This is an independent blog. Please note that I am nowhere near fluent, and that these are not translations, but merely works in progress. Please do comment if you come across misreads or anything else you think is important.
I keia wa a kakou e noho nei, ke hoomaopopo nei makou i ka hooko o ka lahui i keia olelo hemolele, i hoikeia ia Paulo penei: “Aole oia wale no, ke hauoli nei no hoi kakou iloko o na popilikia; ke ike nei, e hana ana ka popilikia i ke ahonui; a o ke ahonui i ka hoao ana; a o ka hoao ana i ka manaolana.” Rom. 5: 3, 4. Continue reading →
On the past 31st of March, I heard there were some people searching for the stone image, and the name of that stone is Kanepohakaa. These are the names of the people, Palaha and Nawaiahu. Nawaiahu went to get Palaha. He said, “Get…
Another ancient Hawaiian “god” has been found. Now and again, when times are dull, someone turns up with an old idol or god that has “undoubtedly been buried for a hundred years or more.” Continue reading →
Stone god image.—Found recently was a stone god figure that was perhaps hidden by the people of old in the earth at an old house site, and upon that house foundation was built a new house for a man named Kaaimoku.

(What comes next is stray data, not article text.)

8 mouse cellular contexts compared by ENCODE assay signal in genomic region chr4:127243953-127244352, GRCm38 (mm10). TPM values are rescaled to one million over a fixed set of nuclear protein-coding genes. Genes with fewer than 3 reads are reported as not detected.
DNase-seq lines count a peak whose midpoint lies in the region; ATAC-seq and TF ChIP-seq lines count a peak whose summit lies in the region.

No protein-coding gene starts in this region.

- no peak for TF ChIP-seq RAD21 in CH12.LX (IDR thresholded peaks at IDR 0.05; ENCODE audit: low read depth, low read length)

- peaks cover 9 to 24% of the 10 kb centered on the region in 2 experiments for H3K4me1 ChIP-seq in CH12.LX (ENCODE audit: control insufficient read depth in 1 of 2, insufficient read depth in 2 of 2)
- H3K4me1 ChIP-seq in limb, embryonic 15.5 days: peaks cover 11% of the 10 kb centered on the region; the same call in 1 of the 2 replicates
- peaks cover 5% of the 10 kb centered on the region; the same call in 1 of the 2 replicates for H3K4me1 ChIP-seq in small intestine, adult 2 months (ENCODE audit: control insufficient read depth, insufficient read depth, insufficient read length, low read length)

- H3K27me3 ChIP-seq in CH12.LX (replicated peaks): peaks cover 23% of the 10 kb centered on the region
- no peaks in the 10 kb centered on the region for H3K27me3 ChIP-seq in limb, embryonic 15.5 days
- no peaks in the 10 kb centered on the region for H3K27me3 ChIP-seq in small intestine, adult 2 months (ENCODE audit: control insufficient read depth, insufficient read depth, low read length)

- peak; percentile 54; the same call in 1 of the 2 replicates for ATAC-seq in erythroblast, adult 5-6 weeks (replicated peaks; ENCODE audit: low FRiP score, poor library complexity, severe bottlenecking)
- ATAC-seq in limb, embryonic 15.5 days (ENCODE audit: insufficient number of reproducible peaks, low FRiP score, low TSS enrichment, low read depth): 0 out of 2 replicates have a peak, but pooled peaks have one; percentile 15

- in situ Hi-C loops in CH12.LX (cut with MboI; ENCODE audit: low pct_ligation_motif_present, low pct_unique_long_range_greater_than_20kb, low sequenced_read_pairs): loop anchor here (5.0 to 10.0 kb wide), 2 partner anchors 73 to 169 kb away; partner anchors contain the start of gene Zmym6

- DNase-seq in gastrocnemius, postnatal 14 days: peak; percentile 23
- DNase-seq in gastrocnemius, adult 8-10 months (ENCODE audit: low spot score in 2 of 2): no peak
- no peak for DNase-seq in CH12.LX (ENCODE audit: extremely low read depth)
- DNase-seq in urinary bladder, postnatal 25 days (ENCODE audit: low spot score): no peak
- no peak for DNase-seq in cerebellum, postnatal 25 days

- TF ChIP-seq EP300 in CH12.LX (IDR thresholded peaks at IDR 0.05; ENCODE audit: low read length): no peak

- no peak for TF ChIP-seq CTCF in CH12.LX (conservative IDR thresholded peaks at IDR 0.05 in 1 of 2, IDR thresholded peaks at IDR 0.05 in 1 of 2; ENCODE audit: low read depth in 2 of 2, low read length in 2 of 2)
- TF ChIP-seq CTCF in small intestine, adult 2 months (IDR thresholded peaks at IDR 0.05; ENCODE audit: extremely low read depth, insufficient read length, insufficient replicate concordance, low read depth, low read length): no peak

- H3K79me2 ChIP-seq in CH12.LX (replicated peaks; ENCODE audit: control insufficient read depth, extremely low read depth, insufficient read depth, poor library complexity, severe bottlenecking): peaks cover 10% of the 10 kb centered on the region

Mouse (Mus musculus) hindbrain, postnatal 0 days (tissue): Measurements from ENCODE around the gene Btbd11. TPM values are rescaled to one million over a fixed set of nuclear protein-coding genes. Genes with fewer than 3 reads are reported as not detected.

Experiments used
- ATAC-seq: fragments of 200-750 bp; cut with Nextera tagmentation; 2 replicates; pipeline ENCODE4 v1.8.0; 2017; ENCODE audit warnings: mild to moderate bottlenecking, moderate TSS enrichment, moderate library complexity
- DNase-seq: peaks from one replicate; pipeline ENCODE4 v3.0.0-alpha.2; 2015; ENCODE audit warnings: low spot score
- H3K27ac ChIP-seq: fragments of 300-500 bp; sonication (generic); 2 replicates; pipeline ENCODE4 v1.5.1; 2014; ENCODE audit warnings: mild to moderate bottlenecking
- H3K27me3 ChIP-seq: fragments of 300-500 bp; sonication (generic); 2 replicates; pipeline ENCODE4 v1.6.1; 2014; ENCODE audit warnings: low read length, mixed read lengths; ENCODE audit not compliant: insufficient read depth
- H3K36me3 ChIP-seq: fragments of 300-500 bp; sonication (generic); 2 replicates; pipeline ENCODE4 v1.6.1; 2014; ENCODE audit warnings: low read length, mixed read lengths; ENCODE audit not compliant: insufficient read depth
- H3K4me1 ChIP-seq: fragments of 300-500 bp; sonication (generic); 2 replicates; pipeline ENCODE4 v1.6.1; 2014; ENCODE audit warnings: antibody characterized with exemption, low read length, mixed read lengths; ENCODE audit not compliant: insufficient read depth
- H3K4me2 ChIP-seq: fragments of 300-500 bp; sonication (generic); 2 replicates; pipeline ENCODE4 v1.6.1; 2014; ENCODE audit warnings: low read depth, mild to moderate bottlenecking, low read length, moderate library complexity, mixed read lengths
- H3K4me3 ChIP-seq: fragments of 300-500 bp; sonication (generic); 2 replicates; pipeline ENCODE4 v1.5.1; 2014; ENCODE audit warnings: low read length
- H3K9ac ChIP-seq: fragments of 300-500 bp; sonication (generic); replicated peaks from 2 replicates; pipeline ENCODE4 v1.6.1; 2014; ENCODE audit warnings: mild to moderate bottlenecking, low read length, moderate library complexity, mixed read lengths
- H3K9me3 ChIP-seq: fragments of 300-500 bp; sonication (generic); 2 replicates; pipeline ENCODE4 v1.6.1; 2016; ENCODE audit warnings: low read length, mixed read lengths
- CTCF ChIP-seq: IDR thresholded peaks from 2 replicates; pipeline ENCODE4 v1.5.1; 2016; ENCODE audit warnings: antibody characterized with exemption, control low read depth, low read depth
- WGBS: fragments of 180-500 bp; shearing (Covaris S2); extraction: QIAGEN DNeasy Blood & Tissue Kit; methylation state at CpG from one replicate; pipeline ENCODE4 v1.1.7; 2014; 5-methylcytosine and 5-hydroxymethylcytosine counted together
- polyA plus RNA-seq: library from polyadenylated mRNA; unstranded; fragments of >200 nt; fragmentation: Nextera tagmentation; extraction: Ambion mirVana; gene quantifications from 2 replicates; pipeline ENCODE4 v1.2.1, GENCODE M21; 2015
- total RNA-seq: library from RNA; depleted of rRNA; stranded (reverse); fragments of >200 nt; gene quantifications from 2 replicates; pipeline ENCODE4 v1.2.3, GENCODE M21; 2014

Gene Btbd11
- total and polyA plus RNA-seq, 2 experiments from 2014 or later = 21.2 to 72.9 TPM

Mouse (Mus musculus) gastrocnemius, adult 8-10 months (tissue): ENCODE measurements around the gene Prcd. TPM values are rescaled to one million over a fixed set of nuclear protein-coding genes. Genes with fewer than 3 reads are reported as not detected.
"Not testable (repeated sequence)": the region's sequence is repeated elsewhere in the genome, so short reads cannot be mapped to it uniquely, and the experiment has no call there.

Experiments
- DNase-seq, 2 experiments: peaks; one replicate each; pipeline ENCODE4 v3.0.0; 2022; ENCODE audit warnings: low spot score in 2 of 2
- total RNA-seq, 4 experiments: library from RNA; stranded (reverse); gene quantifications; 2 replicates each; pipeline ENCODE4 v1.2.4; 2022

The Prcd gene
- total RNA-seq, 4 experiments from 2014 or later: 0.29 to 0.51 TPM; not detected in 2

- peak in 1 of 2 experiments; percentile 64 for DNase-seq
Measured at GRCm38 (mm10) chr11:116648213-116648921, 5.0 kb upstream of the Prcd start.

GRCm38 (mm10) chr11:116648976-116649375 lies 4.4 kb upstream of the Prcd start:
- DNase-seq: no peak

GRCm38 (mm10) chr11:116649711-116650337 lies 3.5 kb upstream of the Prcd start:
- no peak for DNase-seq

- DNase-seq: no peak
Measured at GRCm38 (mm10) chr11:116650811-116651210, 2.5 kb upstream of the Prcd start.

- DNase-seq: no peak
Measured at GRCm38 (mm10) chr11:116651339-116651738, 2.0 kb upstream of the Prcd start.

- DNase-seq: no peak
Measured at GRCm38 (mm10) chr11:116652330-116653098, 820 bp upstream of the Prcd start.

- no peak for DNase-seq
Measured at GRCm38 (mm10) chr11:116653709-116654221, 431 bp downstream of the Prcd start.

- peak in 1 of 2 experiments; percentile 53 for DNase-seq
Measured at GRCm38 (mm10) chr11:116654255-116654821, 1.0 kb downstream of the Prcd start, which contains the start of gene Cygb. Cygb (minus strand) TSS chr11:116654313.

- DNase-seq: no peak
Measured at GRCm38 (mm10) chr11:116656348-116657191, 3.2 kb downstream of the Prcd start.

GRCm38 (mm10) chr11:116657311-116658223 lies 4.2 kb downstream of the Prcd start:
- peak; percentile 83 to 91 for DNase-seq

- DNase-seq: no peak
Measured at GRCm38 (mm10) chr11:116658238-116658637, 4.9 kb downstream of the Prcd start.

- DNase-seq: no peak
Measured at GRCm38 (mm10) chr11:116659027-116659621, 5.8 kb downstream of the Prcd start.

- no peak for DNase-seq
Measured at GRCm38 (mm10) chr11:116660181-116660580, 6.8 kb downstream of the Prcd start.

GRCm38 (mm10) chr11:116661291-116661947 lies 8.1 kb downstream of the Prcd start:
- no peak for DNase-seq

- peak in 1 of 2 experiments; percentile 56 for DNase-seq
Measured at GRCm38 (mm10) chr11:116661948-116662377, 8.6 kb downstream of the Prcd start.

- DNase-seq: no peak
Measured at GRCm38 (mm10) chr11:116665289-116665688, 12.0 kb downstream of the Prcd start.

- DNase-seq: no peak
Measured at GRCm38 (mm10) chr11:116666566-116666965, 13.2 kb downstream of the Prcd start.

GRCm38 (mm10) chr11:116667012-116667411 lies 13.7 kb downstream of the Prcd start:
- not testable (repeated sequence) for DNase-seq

The other day, purchased by Rev. W. D. Westervelt of the Kawaiahao Church, from a fisherman, was a stone image believed to be a body form of Kuula, a fish god that the fishermen worshiped in the time when Hawaiians were living in darkness. Continue reading →
Huc M. Luquiens Appreciates Carved and Feathered Deities of Ferocious Mien and Lost Symbolism
By LORIN TARR GILL
“If we were forced to choose a single specimen to represent the characteristic art of Polynesia, it might well be one of the extraordinary wooden gods of Hawaii,” Huc Luquiens, assistant professor of art at the University of Hawaii, asserts in his paper on “Hawaiian Art,” soon to be published by the Bishop museum. Continue reading →